Cadmus then sends the two boys out into the field (the aforementioned carnival) as a demonstration for the bidders. Gar is pitted against Rachel and Conner against…the rest of the Titans. It’s all meant to come across as significant but again, falls flat. Conner exhibits an uncanny degree of self-control as he beats the hell out of his friends; this is just an exhibition after all, and those bidding for him are already more than game to pay up after seeing him singlehandedly take down an entire team of superheroes. But Mercy’s auction is interrupted by a very trollish Bruce Wayne who interrupts her livestream with a barrage of laughing emoji. The interruption gives Dick the perfect opportunity to hit Conner with a light grenade that leaves him stunned and frees Rachel (who’s already undone Cadmus’s reprogramming on Gar) giving her the chance to link Dick to Conner psychically.
What’s weird about all of this is that while it would make sense for an episode of Teen Titans, it doesn’t make much sense for Titans. Up until a few episodes ago, Rachel could barely control her powers enough to lift people, let alone reach into their minds. In Conner’s head, Dick is able to connect with the young hero and expose him to the light that exists inside him. Once he’s free of Mercy’s control, he and the other Titans quickly dispose of the Lexcorp villain. For some reason, the entire crowd of civilians then chooses to…applaud what they’ve just witnessed. But then the episode takes yet another strange turn by suddenly killing off Donna, who dies saving a couple of people from a falling metal construct. She easily could have moved to the side the same way literally everyone else in the crowd did, but instead, Donna catches the metal pole, absorbs all of the electricity pouring out of it, and then just bites it. You’d think a half-Amazon would be able to withstand that kind of physical trauma, but apparently that’s not the case, and the Titans end up having to send their teammate back to Themyscira in a coffin.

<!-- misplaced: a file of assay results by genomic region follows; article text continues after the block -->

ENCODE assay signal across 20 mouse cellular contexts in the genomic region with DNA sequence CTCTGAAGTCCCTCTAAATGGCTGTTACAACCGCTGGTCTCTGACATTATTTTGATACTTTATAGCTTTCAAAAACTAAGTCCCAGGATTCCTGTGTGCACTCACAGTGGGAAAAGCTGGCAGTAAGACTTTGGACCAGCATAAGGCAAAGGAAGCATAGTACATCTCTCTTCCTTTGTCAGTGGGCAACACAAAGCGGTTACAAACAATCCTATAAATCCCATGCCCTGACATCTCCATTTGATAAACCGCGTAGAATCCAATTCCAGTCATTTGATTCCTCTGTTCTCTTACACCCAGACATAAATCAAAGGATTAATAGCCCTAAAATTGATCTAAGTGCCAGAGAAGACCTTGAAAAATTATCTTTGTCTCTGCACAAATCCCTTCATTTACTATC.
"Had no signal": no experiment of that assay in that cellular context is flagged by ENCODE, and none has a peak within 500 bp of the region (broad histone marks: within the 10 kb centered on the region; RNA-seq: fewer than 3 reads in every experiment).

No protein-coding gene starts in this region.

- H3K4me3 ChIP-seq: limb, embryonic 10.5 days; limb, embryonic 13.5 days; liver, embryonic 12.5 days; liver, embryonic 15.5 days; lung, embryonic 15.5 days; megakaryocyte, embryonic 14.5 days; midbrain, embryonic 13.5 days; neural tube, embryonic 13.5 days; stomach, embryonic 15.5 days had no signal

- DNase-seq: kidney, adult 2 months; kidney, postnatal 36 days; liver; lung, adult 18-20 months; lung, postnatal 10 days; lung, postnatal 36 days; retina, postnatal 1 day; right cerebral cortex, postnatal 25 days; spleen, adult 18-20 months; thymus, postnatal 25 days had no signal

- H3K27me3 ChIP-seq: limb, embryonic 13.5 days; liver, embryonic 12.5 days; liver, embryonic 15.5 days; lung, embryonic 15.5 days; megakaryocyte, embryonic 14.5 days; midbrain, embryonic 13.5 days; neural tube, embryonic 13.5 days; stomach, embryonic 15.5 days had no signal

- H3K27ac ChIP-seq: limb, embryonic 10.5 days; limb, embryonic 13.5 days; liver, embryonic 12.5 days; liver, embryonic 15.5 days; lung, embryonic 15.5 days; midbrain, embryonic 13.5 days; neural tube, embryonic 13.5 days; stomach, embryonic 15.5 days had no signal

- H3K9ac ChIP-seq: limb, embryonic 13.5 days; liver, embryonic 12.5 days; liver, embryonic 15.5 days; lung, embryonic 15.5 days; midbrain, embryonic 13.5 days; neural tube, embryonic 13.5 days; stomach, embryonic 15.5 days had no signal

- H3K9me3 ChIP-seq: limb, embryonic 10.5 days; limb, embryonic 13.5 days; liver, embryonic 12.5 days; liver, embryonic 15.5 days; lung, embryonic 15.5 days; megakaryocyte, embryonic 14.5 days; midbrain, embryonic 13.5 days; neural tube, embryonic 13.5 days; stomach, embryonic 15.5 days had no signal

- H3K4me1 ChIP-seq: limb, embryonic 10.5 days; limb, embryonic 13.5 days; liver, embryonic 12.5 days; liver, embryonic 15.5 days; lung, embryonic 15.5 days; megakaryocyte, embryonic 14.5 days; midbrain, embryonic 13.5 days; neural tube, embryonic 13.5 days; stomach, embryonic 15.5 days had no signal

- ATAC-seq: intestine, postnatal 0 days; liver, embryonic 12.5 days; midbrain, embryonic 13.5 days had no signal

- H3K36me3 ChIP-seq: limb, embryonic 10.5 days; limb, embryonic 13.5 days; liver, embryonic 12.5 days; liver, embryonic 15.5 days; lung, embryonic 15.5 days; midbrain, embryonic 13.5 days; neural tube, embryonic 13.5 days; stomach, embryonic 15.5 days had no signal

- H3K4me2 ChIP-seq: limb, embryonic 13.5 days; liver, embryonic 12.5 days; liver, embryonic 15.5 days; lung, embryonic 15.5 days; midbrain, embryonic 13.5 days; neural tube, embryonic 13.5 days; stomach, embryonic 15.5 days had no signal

The episode shifts tones yet again in its closing moments as Rachel takes off with the Amazons to study in Themyscira, Hawk and Dove have a heart to heart conversation about their lives (again), and the rest of the team still living in America gets together to celebrate Donna’s life. Interestingly, Bruce Wayne shows up to the function and reveals that he wasn’t actually the person responsible for bringing the Titans back together via the strange messages that led them all to the diner that day. When a call comes in about a disturbance downtown, Dawn’s the first to get up and let the rest of the team know that she’s still very much in the hero game, and as the episode closes, all of the Titans march together as a unit as they plan to save the day once again.
Technically speaking, “Nightwing” ends with a mid-credits sequence in which Blackfire possesses a woman on Earth, suggesting that next season will focus on the two Tamaranians duking it out. That’d be an exciting prospect were it not for the clumsy way Titans handled Kory this season and the lacklustre way the series wrapped things up this time around. One can only hope that when Titans returns to DC Universe in the fall of 2020, the writers will have settled on a definitive voice for the season that can tell these characters’ stories in a riveting way. But given the fact that the series’ finales have landed with a thud two times in a row, it’s difficult to imagine that season three will be much of an improvement.